I have always been inspired by a particular quote from Arthur C Clarke – “The only way of finding the limits of the possible is by going beyond them into the impossible”. The more you think of it, the more you make sense out of it. If you decide in your mind that something is impossible, you will never even try to make it happen. Consider the example of the 10-second barrier in athletics. Rather than a physical barrier, it has always been more of a psychological barrier. How else can you explain the significantly high numbers of athletes that have broken the barrier in the last 2-3 years when compared to the 20 years between 1968 and 1988? Being mindful of that, I have always tried to be open when discussing requirements and always keep a secret list with me of the requirements that I have not been able to fulfil. One of my earliest list items was that of a squarified Heat Map (or Treemap as they are generally called) in SSRS. Even though there is no out of the box way to do it in SSRS, it was said to be possible by using the map controls and has been shown by Teo Lachev a long time ago. I had even progressed as far as making a T-SQL procedure which calculates the coordinates of the heat maps but it just wasn’t that elegant enough to be used in a production system. However, a recent blog by Richard Mintz on the Squarified Heat Maps has finally made me strike off this requirement from my list as completed.
To implement heat maps in your reports, follow the steps below:-
1) Download the HeatMap.dll file from here and save it in a location in your hard-drive, say C:HeatMap (You should see the Download option on the File Menu). This dll file is the compiled version of the code given in Richard’s blog.
2) Open SQL Server Management Studio and then execute the following code in the database that you want to create the assembly.
CREATE ASSEMBLY HeatMap from ‘c:HeatMapHeatMap.dll’ WITH PERMISSION_SET = SAFE
3) After that, execute the following code to register the stored procedure
CREATE PROCEDURE dbo.CreateHeatMap (@Width real, @Height real, @SqlStrng nvarchar(4000))
EXTERNAL NAME HeatMap.StoredProcedures.TreeMapGeography In case you get an error saying that CLR is not enabled run the code below to enable CLR before creating the procedure again EXEC sp_configure ‘show advanced options’ , ‘1’;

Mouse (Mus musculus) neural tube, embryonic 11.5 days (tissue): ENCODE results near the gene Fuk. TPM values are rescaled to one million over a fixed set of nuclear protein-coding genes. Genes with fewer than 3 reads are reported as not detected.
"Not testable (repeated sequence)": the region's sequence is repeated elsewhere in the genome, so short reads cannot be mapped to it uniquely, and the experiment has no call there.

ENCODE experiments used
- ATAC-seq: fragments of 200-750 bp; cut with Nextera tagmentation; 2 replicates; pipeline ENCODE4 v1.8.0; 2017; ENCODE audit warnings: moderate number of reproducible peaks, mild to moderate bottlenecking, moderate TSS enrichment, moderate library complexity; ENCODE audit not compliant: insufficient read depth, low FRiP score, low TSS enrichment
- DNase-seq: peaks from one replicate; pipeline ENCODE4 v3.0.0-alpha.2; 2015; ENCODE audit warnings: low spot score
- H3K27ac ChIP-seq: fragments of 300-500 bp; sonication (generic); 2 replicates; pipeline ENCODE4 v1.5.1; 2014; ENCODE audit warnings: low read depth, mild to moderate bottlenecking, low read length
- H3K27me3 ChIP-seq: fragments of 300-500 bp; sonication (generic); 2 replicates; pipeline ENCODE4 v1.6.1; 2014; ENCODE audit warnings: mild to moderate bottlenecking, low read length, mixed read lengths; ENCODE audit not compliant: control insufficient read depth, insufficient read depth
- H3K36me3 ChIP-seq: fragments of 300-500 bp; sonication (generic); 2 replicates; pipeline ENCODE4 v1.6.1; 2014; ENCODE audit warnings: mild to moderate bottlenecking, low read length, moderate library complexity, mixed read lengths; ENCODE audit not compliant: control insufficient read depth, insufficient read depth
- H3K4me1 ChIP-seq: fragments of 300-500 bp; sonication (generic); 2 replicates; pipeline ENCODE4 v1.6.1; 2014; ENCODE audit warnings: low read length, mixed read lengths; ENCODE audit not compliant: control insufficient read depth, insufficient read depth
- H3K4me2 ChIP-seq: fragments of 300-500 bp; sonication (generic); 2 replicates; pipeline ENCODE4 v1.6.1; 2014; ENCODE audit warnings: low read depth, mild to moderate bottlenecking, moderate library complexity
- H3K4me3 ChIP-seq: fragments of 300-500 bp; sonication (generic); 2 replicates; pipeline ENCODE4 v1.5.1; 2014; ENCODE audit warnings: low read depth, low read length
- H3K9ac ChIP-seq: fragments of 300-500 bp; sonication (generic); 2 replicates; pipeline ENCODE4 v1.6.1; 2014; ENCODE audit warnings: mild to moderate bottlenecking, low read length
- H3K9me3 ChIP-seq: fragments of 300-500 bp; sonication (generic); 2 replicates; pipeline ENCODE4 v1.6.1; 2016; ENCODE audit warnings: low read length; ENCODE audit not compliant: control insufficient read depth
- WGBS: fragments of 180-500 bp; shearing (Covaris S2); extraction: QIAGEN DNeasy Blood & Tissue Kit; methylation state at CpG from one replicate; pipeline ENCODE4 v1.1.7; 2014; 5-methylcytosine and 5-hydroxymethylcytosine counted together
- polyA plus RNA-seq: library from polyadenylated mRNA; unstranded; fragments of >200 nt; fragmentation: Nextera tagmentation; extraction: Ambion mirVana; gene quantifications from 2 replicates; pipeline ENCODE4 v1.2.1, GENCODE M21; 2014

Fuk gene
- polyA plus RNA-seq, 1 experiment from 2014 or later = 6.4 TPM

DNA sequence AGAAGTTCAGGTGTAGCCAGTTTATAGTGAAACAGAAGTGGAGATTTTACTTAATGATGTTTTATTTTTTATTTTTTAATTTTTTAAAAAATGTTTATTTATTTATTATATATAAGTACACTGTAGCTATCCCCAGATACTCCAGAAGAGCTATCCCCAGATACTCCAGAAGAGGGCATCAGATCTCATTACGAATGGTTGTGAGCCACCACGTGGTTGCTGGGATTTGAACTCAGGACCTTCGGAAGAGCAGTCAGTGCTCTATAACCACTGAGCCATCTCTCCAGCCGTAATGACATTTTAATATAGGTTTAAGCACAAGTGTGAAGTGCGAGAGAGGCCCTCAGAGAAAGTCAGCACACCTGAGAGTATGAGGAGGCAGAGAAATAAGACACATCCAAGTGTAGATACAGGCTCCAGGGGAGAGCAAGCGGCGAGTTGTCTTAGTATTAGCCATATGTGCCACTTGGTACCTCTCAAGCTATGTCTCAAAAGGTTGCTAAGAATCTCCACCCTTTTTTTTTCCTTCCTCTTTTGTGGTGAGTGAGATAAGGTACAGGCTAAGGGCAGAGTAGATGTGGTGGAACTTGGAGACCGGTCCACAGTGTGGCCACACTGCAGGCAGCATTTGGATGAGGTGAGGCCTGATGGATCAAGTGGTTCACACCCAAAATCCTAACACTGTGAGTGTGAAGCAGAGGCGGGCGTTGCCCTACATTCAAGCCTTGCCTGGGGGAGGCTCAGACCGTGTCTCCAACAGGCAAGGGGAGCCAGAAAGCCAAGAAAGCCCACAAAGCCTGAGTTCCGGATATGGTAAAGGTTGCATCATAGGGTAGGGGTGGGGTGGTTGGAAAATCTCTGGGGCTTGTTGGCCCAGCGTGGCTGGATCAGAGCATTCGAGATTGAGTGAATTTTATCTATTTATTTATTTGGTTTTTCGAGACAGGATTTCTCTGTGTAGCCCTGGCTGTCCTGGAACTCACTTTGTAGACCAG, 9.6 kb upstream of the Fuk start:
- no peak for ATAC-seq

EXEC sp_configure ‘clr enabled’ , ‘1’
— Turn advanced options back off
EXEC sp_configure ‘show advanced options’ , ‘0’;
4) Now create a new report and a new dataset. For this report, I am going to be using a SQL query from the AdventureWorks database which will give me the Subcategory Name and Order Quantity. Order quantity will be the measure which will determine the size of the rectangles within the heat map. Enter the code below for the dataset
exec dbo.CreateHeatMap 20, 25, ‘select sum(FIS.OrderQuantity), EnglishProductSubcategoryName
from dbo.DimProductSubCategory SC
inner join DimProduct P
inner join dbo.FactResellerSales FIS
on FIS.ProductKey =P.ProductKey
group by EnglishProductSubcategoryName
order by sum(FIS.OrderQuantity) desc’
The first 2 parameters within the CreateMap procedure are used for setting the width and the height of the heat map and this can be customized as per your needs. The third parameter is basically the select statement which should return the measure used for determining the rectangle sizes as well as the names used for labelling the rectangles within the heat map. Ensure that the Text option has been selected for the query and it should look like shown below
5) Now make another dataset which will have the analytical data used for visualizing the rectangles with colours. For this demo, I am using a MDX query from the AdventureWorks cube which will return the Subcategory Names and Reseller Gross Profit.
6) Drag and drop a Map report item from the toolbox to the design layout and select SQL Server Spatial query as the data source. On the next screen, select the spatial dataset which we had created in Step 4.
7) On the next screen, ensure that Geo is the spatial field and the Layer type is Polygon. Click next.
8) Choose Color Analytical Map the map visualization and click next. Then choose the dataset that we created in step 5 as the analytical dataset.
9) Specify the match fields as Name and SubCategory as shown in the screenshot below and click on Next
10) In the next screen, choose the field to visualize as Reseller Gross Profit and click on Finish.
11) Now if the report is previewed, you can see a nice heat map which will have the dimension size based on the Order Quantity and the colours visualized based on the Gross Profit.
If are interested in map/spatial reports, you might want to check out some of my related posts here.
Update (11/03/2012) To make it culture insensitive, the code has been modified and a new version of the compiled code has been posted here.